rooms


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Related to rooms: Chat rooms

room

 (ro͞om, ro͝om)
n.
1. A space that is or may be occupied: That easy chair takes up too much room.
2.
a. An area separated by walls or partitions from other similar parts of the structure or building in which it is located: the first room on the left; an unpainted room.
b. The people present in such an area: The whole room laughed.
3. rooms Living quarters; lodgings.
4. Suitable opportunity or scope: room for doubt.
intr.v. roomed, room·ing, rooms
To occupy a room; lodge.

[Middle English roum, from Old English rūm; see reuə- in Indo-European roots.]
Synonyms: room, elbowroom, latitude, leeway, margin, scope
These nouns denote adequate allowance or opportunity for freedom of action: room for improvement; needed elbowroom to negotiate effectively; no latitude allowed in conduct; allowed the chef leeway in choosing the menu; no margin for error; permitting their talents free scope.

rooms

  • pied-a-terre - A small town house or rooms used for short residences (1829), from French "foot on the ground."
  • party wall - A wall common to two adjoining buildings or rooms.
  • lobby - One of its early meanings was "monastic cloister," from Latin lobia, "covered way," before it came to mean the passage or waiting area between rooms in a building.
  • enfilade - A suite of rooms with doorways in line with each other—or a vista between rows of trees.

Rooms

 

See Also: FURNITURE AND FURNISHINGS, HOUSES

  1. [An office] almost as severe as the cell of some medieval monk —J. D. McClatchy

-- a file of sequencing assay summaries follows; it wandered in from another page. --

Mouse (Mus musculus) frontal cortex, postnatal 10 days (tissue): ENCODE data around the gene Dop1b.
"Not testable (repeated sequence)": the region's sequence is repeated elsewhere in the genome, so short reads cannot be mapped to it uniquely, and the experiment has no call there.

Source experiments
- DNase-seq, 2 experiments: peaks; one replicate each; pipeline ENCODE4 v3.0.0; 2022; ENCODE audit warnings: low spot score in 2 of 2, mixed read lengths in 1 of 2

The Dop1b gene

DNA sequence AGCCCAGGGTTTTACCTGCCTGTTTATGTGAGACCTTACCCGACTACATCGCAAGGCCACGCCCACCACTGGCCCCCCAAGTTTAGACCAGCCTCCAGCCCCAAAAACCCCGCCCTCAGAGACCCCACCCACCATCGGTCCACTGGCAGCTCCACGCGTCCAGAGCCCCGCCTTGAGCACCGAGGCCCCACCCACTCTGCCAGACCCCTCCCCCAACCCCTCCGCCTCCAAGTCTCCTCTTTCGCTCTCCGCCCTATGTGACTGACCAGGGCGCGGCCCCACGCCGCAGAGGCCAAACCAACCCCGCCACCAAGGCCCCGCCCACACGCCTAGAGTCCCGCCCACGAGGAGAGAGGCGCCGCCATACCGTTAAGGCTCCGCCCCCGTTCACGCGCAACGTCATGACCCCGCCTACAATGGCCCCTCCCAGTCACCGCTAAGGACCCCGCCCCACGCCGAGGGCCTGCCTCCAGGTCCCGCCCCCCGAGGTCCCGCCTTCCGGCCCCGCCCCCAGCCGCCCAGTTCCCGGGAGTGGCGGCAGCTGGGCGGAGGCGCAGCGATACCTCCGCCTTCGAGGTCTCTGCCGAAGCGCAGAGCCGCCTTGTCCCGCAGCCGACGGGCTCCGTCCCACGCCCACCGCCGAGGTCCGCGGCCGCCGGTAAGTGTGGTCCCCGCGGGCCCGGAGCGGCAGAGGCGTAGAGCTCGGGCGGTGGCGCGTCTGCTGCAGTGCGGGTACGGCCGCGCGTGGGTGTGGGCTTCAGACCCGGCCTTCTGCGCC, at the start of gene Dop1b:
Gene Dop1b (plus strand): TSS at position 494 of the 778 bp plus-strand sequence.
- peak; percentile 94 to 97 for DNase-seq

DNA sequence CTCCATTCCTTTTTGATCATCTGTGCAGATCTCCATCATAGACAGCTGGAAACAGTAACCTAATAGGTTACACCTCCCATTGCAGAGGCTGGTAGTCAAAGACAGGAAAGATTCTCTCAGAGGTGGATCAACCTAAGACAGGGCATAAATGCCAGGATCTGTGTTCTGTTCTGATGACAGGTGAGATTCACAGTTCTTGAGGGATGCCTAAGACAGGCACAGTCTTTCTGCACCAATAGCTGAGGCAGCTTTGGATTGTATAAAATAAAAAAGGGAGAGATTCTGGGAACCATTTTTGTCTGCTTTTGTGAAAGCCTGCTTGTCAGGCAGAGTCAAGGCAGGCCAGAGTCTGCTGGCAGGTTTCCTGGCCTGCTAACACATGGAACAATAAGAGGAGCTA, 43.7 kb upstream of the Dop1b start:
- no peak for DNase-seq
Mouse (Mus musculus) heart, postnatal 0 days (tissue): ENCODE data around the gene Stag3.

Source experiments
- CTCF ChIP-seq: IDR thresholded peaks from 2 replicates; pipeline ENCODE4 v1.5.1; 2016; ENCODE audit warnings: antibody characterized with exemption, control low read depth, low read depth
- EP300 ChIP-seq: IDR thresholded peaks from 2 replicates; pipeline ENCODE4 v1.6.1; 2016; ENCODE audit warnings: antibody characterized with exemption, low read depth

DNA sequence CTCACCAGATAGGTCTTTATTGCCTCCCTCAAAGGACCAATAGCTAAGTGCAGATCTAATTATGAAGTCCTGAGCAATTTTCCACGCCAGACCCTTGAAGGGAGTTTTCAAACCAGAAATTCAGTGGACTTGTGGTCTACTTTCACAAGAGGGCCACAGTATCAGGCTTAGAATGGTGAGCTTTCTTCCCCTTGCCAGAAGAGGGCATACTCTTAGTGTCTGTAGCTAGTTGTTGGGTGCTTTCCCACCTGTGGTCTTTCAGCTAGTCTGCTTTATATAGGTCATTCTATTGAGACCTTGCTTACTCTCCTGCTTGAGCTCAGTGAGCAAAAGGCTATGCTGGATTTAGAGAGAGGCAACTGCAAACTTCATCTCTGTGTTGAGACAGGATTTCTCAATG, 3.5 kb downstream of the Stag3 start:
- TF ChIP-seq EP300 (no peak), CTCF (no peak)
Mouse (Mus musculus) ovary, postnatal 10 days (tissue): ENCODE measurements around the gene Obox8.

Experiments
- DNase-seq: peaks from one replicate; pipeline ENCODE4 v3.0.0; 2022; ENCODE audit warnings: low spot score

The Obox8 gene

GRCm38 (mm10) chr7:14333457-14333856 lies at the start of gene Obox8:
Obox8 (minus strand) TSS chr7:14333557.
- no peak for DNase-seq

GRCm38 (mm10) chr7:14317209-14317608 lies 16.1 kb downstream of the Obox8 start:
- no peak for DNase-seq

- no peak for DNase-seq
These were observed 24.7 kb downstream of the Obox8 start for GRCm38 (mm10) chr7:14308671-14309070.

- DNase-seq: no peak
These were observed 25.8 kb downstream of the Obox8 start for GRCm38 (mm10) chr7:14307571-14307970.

2. Bathroom, mirrored like a discotheque —Diane Ackerman
  3. Bedroom … large as a football field and as cold —John Le Carre
  4. Black bedroom with mirrors … looks like a wet dream from Walt Disney —Richard North Patterson
  5. The blue and white room was … cold and hollow as an October mist —M. J. Farrell
  6. The cramped space of the vestibule felt like the inside of a hooded cage —Kenzaburo Oë
  7. [Small room] done up in moist red velvet, like the interior of a womb —Angela Carter
  8. Dusty [a windowsill] as a literal Sahara —Tom Robbins
  9. Entry hall … as impersonal as a hotel lounge —John Braine
  10. Everything in the room was yellow … it was a bit like having swallowed by a butterfly —Pat M. Esslinger-Carr
  11. [Wooden] floors as blonde as a movie star’s hair —William Hamilton, National Public Radio, “Morning Edition,” April 15, 1987
  12. The floor [of room set aside for dancing] gleamed like egg yolk —Susan Fromberg Schaeffer
  13. A hall that was cool and vaulted like a cloister —Ross Macdonald
  14. (The little den was now) hideous as a torture-chamber —Stephen Crane
  15. It [a room] is like a monastic cell —V. S. Pritchett
  16. The living room was spacious and divided like Gaul into three parts —John Cheever
  17. Oak floors shone like brown glass —Rebecca West
  18. On the ceiling the reflection of the waves of the bay outside flickered on and on like conversation —Kate Grenville
  19. The paint [on ceiling of room] peeling like the surface of the moon —Jilly Cooper
  20. (In my gray) room, bare as a barn —Randall Jarrell
  21. Room [small and narrow] … friendly as Death Row —Gavin Lyall
  22. The room glows like a field of forget-me-nots in the high country —Patricia Henley
  23. A room is like a cast-off shoe, which holds the shape of its owner’s unique foot —Paul Theroux
  24. Room … like a cell, except that there were no bars over the one small window —Dashiell Hammett
  25. Room like a cupboard —Katherine Mansfield
  26. The room [at a Howard Johnson’s motel] … sat like a young bride … wanting only to please you —Max Apple
  27. The room was as hot as the inside of a pig’s stomach —Madison Smartt Bell

    See Also: HEAT

  28. The room was as quiet and empty as a chapel —Wallace Stegner

    See Also: SILENCE

  29. The room was filled like a pool with darkness —Josephine Jacobson
  30. The [empty] room was like a fowl plucked clean —Jean Stafford
  31. Room … with nothing actually matching anything else but everything living happily together, like the random sowing of flowers —Rosamund Pilcher